The woman behind the table immediately greeted me with a contagious smile. She introduced herself as Kimberly, the sole owner and chocolatier of Bond Bar. Kimberly explained that she runs a very small operation; in fact she makes all of her chocolate bars and barks in her home, and sells that at a few wineries and specialty markets.
She sources quality Belgian chocolate (her website mentions that she studied abroad in Belgium where she was inspired to pursue her chocolate making endeavors) and combines it with both sweet and savory elements to create irresistible bars. The chocolate bars on display contained flavors ranging from coconut and cookies and cream to peanut butter toffee crunch and ‘Celebration’ a bar that supposedly tastes just like birthday cake. Not all the bars are vegan, but many of them are, and most are gluten free as well.
Kimberly gave me a sample of the vegan/GF dark chocolate bar with dried cherries and roasted almonds. Needless to say, it was amazing! The 72% cocoa content contrasted nicely with the slight sweetness and tartness of the cherry, and savory aspect of the almonds; plus the bar is topped off with a subtle hint of cypress salt for an even more complex flavor. When you unwrap the bar, you can actually see big chunks of cherry and almonds all throughout, not like the more processed store-bought variety.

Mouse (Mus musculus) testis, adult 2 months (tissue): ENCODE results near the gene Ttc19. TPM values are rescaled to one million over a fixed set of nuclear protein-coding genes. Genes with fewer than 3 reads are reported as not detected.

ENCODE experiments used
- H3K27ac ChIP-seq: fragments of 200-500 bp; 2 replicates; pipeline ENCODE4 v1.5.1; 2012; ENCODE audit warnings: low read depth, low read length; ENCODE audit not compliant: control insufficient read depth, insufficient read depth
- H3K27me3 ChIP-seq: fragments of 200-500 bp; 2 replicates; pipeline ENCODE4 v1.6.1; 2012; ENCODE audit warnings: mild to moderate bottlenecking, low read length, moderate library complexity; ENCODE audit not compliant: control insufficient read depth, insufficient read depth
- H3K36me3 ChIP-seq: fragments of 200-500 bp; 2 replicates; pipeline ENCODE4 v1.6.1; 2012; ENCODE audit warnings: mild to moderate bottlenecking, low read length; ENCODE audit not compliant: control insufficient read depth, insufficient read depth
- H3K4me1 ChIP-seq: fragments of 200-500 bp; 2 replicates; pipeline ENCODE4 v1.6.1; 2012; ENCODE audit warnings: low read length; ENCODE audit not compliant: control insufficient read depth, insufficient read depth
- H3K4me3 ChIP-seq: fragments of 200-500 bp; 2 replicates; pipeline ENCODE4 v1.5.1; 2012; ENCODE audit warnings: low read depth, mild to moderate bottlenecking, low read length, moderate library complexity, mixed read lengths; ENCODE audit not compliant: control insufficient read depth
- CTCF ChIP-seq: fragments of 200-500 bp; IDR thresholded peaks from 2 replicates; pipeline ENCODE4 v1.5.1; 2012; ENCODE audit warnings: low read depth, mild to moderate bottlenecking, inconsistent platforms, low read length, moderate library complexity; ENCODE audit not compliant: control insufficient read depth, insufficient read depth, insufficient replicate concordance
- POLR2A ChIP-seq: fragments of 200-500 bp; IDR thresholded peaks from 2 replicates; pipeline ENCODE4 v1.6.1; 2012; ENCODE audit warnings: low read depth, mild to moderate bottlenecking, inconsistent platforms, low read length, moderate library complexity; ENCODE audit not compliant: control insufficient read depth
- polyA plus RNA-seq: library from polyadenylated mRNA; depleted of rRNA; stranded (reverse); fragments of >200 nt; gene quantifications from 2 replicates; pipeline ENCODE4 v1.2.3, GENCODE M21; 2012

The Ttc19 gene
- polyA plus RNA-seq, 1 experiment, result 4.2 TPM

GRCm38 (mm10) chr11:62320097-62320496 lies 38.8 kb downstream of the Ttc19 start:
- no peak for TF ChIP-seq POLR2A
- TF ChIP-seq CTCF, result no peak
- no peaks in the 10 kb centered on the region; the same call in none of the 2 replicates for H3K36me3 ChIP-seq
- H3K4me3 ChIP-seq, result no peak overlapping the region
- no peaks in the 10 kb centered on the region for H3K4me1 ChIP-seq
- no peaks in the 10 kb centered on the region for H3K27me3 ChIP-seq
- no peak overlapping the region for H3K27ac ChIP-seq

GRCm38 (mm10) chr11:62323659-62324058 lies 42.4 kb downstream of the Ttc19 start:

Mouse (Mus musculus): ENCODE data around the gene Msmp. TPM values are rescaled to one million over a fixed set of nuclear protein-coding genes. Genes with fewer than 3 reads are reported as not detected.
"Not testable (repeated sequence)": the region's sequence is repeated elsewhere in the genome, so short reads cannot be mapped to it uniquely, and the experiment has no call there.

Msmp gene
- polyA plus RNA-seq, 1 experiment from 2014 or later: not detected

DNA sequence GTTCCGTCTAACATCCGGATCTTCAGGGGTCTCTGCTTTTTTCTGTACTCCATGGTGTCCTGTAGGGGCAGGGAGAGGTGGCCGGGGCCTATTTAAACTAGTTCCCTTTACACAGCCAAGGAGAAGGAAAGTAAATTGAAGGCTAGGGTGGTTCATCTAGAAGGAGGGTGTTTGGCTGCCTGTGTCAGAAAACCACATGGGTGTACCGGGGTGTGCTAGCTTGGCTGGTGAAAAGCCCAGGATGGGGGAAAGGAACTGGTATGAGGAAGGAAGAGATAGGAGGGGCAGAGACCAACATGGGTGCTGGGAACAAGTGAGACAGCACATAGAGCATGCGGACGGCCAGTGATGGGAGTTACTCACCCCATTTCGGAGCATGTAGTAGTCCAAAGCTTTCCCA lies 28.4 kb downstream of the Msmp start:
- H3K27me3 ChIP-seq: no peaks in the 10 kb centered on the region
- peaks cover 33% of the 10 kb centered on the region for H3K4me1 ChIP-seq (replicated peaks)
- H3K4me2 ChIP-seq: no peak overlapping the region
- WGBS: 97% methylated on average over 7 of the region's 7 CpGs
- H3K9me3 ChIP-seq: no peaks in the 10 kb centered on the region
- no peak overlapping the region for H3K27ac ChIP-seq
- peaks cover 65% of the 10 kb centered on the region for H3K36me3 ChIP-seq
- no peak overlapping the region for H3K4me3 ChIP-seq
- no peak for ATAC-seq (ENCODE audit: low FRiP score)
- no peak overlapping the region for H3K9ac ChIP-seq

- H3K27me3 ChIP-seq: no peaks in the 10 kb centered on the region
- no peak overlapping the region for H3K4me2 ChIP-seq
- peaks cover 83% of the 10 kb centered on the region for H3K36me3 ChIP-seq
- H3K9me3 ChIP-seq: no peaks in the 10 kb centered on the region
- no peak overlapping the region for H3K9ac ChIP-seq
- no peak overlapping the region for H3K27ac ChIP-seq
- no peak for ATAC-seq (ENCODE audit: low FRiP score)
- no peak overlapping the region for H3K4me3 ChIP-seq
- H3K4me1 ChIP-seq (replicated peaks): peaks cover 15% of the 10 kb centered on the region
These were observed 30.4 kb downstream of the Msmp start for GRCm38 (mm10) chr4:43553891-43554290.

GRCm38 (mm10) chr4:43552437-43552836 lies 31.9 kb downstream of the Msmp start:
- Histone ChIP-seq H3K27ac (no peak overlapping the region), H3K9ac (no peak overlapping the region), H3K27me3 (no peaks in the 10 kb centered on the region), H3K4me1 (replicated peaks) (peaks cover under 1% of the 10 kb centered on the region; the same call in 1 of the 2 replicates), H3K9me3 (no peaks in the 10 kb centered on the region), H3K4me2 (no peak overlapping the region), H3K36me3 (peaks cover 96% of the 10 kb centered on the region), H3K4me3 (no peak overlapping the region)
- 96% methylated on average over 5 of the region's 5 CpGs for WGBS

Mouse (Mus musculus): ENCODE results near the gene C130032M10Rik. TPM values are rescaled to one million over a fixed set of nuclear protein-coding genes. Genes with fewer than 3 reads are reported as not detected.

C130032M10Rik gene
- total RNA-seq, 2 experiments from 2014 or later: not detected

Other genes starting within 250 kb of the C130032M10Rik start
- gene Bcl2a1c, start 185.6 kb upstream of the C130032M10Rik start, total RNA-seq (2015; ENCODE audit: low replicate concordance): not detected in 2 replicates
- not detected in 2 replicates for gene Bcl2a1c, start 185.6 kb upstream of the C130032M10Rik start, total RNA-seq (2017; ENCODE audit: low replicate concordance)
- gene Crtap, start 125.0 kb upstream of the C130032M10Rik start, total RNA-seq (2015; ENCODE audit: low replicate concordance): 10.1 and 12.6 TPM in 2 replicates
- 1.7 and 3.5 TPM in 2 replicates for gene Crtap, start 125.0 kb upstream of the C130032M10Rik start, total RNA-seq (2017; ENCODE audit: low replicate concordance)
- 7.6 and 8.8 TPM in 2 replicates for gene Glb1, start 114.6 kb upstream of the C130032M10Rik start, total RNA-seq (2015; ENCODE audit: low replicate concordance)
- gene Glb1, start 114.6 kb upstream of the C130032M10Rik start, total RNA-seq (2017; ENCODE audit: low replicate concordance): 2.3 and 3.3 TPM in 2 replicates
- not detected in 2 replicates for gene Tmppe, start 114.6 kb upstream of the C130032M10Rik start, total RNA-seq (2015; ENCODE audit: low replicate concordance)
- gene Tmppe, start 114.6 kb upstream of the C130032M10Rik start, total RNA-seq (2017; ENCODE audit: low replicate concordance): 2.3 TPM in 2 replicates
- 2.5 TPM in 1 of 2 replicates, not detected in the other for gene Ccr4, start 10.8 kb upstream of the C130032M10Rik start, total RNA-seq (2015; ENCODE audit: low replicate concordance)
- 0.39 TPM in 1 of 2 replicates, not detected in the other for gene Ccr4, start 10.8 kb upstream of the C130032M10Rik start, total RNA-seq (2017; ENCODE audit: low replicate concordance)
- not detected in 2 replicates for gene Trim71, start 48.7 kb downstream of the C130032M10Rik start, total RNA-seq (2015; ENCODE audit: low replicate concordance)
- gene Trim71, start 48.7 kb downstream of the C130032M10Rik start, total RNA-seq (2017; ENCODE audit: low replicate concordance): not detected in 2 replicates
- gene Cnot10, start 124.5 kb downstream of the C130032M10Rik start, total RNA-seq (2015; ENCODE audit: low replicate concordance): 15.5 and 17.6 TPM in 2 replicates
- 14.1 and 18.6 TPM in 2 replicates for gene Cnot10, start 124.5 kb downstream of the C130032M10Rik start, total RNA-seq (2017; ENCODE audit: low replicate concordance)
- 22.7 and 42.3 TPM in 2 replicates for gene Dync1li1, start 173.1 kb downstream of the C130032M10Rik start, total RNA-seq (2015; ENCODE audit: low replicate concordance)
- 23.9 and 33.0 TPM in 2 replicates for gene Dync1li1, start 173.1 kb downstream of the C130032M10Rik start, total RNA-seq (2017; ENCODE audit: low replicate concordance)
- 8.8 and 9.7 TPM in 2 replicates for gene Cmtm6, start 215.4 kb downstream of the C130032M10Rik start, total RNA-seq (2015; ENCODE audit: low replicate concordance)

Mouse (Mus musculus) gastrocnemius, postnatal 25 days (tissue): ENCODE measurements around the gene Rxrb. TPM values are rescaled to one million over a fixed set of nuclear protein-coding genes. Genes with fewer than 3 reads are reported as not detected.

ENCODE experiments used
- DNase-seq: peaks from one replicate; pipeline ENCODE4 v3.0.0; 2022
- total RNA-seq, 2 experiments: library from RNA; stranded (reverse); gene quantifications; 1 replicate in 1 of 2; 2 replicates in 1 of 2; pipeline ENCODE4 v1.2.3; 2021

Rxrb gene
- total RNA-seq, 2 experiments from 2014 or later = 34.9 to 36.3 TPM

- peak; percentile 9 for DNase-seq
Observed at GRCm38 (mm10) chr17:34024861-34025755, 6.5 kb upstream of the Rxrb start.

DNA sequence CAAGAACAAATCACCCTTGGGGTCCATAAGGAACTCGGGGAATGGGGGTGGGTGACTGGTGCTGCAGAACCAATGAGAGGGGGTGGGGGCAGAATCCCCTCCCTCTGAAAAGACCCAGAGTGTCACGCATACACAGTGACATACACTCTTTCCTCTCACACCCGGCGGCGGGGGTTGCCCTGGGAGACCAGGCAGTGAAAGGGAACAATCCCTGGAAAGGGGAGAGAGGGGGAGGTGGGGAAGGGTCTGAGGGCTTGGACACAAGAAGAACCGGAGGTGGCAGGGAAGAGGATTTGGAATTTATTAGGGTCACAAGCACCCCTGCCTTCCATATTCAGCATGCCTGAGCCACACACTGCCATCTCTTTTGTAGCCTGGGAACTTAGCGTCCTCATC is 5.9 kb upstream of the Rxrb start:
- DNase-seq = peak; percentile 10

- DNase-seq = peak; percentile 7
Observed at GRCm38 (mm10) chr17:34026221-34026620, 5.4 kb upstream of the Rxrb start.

Now these are not your typical delicate chocolate bar—these Bond Bars are hefty! A single bar probably ways a quarter of a pound, and is much thicker than a typical chocolate bar. It almost looks like fudge in the wrapping. So even though the price per bar may drop your jaw momentarily ($5-10 at the market, up to $12 online), I can vouch for the fact that you are actually getting the same quantity of chocolate that would normally be in 2-3 ‘typical’ sized bars, and therefore is not actually so outrageous—especially considering the small scale at which Kimberly is producing her products.